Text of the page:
For more on the Palestinian reaction to recent tensions with Israel, Robert Siegel speaks with Mkhaimer Abu Sada, a political science professor at Al-Azhar University in Gaza City. He expresses Gazans' frustrations with the Palestinian Authority and their concerns about another war with the Israelis.
Two California counties and the city of Chicago, hard hit by OxyContin addiction, are suing the drug's manufacturers. Reporter Emily Green says they're charging that the drug-makers have contributed to an epidemic of prescription drug abuse.
From NPR News it's ALL THINGS CONSIDERED. I'm Melissa Block.
ROBERT SIEGEL, HOST:
And I'm Robert Siegel. It's the year of recalls in the auto industry, especially for General Motors. This week GM announced another slew of them, bringing its total to 54 recalls this year. Other automakers are also recalling more vehicles, but it's at GM where the pace is so fast, that it's hard to keep track. But NPR's Sonari Glinton is keeping track and he now joins us to talk about how the company is handling all of these recalls. Hi, Sonari.
All summer long, All Things Considered has been asking listeners to share words exclusive to their professions — words unknown to those outside their line of work. In a new installment, Laura Birek defines "frogging" and "the sweater curse" — predicaments knitters want to avoid.
Among the tens of thousands of unaccompanied minors who have come from Central America this year are children who speak little or no Spanish. Many are from Guatemala's indigenous communities, who speak more than 20 different Mayan languages.
Rafael Domingo, 16, grew up in Guatemala speaking Q'anjob'al, sometimes referred to as Kanjobal. The youngest son of a single mother, he rode a bus, walked for miles and crossed a river before he was stopped at the Texas border.
"It was so difficult to come to this country," Domingo says through an interpreter.
The Honolulu Police Department motto is "integrity, respect and fairness." But many of the Hawaiian natives on the force say the new rule banning visible tattoos isn't fair and doesn't respect their religious customs.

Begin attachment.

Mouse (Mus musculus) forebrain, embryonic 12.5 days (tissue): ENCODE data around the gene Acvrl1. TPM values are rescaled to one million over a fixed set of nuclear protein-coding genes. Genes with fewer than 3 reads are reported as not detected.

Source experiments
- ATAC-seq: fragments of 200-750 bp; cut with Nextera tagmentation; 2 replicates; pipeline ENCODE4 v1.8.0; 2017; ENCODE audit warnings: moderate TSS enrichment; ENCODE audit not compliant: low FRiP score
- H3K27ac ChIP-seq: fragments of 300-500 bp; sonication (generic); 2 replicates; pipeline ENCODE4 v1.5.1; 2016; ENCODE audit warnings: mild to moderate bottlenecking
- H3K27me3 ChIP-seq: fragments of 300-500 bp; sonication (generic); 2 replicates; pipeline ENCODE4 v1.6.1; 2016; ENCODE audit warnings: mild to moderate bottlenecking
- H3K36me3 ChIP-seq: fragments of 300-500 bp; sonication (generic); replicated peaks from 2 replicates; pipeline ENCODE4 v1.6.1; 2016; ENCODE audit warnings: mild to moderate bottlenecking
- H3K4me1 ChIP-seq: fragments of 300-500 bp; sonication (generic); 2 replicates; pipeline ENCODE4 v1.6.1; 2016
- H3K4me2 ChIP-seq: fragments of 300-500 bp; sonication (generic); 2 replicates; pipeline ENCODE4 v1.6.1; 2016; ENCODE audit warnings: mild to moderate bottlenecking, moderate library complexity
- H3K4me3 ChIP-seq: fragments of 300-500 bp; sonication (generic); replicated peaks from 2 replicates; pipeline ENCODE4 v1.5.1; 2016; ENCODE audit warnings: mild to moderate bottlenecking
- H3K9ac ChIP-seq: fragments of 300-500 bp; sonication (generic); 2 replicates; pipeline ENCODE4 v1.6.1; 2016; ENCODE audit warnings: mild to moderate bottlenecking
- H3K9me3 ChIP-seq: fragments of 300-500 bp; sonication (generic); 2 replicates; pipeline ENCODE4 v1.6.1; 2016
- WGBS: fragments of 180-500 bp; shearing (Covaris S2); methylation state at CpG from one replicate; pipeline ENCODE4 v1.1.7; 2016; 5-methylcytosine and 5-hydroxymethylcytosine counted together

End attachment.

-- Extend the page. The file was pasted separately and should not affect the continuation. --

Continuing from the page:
Keone Nunes is a practitioner who taps out tattoo designs just as they were done a thousand years ago. He uses a hand-held tool — a kind of miniature rake with needle-sharp tines made of animal tusks dipped in black ink. Uhi, or the artwork, is secondary to the prayers, protocols and techniques used in the ancient Native Hawaiian practice, he says.
In California, a legal skirmish has erupted over strawberries — or rather, over strawberry breeding.
To be absolutely precise, the battle is about strawberry breeding at the University of California, Davis. This is more important than it might sound. More than half of all strawberries in the supermarket trace their ancestry to breeding plots at UC Davis.
The strawberry breeders at UC Davis, who've led that program for decades, are leaving the university to carry on their work at a new private company.
Hanaa Edwar is a longtime activist for human rights - in particular, women's rights and democracy in Iraq. She runs a nonprofit called Al-Amal, which means hope in Arabic. And she joins me now from Baghdad to offer her perspective on the future of her country. Miss Edwar, welcome to the program.
And now some World Cup news that is not about the U.S. team. Argentina played Switzerland today. The South American country won, scoring a goal in overtime. Argentina's fans were out in force in Sao Paulo, where the two teams faced off. NPR's Lourdes Garcia-Navarro says supporters of Brazil's greatest rival are getting a lot of attention in the host country.